Going Public without Governance: Managerial Reputation Effects


  • Armando Gomes

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    • The Wharton School, University of Pennsylvania. Financial support from CAPES, Brazil, is gratefully acknowledged. I wish to thank Andrei Shleifer and Oliver Hart for their many invaluable suggestions and encouragement in pursuing this work. I am also grateful for helpful comments from the editor and two anonymous referees. I also thank Franklin Allen, Drew Fudenberg, Martin Hellwig, Ronen Israel, George Mailath, Eric Maskin, Ernst Maug, Walter Novaes, Tomas Sjostrom, E. Somanathan, Jeremy Stein, and S. Viswanathan. All errors remain my own responsibility. This paper circulated under other titles since its first draft in November 1996.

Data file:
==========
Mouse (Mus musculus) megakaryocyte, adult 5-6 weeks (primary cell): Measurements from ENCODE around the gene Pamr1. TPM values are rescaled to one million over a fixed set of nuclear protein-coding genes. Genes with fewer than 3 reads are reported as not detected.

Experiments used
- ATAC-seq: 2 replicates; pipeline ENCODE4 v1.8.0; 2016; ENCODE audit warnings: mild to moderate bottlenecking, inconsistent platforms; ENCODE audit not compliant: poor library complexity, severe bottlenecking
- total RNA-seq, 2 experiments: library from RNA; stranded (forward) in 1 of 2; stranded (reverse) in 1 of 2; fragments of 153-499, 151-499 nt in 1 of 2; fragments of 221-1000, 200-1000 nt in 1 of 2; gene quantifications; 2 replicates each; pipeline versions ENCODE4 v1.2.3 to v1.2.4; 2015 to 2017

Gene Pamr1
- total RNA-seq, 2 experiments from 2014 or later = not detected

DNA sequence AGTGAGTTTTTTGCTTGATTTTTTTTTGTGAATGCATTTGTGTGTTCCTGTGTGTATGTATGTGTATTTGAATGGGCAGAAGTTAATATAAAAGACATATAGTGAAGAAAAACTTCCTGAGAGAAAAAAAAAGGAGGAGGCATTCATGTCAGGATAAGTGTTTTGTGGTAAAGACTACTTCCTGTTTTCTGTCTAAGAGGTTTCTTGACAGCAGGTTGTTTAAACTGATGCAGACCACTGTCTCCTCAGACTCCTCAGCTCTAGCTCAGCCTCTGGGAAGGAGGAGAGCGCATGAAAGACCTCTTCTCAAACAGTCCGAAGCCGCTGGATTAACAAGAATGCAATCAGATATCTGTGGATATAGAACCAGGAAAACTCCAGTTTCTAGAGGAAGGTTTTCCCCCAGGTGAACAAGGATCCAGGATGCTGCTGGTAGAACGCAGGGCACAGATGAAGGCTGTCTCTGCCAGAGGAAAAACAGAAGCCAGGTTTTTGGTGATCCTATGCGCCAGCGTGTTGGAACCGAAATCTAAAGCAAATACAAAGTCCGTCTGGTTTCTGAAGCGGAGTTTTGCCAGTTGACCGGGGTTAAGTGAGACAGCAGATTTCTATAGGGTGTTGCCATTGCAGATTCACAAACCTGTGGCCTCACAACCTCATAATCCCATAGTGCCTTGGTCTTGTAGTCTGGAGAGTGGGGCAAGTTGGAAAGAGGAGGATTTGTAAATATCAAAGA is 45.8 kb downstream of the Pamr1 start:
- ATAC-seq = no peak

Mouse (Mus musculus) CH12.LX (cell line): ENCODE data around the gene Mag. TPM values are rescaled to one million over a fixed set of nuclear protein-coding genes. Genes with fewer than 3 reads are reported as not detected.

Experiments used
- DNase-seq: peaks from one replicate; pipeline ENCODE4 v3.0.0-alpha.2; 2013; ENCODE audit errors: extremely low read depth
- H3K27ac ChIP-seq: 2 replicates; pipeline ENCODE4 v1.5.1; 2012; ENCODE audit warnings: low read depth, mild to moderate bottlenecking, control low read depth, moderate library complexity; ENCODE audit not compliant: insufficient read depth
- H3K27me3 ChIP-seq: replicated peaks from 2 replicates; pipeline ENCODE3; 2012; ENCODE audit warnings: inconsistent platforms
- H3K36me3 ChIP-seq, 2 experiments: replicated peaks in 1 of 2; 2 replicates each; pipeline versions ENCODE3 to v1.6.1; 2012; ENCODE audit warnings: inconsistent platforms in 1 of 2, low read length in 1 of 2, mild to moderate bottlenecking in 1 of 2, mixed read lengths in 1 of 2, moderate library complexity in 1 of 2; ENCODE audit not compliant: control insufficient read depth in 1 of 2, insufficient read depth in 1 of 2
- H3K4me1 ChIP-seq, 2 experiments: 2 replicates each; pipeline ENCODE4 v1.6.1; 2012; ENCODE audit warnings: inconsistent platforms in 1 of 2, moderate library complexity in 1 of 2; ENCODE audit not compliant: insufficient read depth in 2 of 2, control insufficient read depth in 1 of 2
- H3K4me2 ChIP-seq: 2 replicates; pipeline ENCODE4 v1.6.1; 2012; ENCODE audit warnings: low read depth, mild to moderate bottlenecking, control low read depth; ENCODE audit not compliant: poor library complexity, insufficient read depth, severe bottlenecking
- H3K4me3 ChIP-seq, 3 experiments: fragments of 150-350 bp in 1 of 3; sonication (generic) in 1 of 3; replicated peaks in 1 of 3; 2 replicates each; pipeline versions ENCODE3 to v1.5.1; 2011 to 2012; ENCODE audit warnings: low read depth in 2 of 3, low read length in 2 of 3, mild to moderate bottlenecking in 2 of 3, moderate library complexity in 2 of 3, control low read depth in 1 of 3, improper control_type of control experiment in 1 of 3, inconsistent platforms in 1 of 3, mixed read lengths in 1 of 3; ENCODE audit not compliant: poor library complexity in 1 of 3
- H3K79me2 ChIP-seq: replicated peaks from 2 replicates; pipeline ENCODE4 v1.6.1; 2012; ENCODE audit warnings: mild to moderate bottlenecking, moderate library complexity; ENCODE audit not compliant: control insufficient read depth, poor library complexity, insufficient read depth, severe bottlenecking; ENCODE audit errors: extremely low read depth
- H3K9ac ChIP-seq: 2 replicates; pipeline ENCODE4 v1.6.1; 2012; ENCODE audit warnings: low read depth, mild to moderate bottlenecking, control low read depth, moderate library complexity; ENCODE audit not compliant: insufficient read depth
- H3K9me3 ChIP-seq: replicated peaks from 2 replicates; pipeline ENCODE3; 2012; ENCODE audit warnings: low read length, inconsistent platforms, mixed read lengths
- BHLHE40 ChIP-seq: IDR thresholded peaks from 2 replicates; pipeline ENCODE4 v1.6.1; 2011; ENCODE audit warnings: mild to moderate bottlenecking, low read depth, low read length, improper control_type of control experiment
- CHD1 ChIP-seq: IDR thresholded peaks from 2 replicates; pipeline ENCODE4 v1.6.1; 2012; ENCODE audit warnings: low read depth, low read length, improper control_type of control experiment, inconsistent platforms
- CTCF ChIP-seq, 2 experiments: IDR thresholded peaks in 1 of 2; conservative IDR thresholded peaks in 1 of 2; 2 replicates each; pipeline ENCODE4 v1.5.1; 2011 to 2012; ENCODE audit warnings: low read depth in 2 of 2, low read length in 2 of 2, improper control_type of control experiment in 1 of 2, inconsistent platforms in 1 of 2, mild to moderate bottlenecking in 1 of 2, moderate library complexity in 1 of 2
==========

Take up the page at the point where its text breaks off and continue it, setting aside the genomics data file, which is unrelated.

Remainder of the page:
This paper addresses the agency problem between controlling shareholders and minority shareholders. This problem is common among public firms in many countries where the legal system does not effectively protect minority shareholders against oppression by controlling shareholders. We show that even without any explicit corporate governance mechanisms protecting minority shareholders, controlling shareholders can implicitly commit not to expropriate them. Stock prices of such companies are significantly higher and firms are more likely go public because of this reputation effect. Moreover, insiders divest shares gradually over time, at a rate that is negatively related to the degree of moral hazard.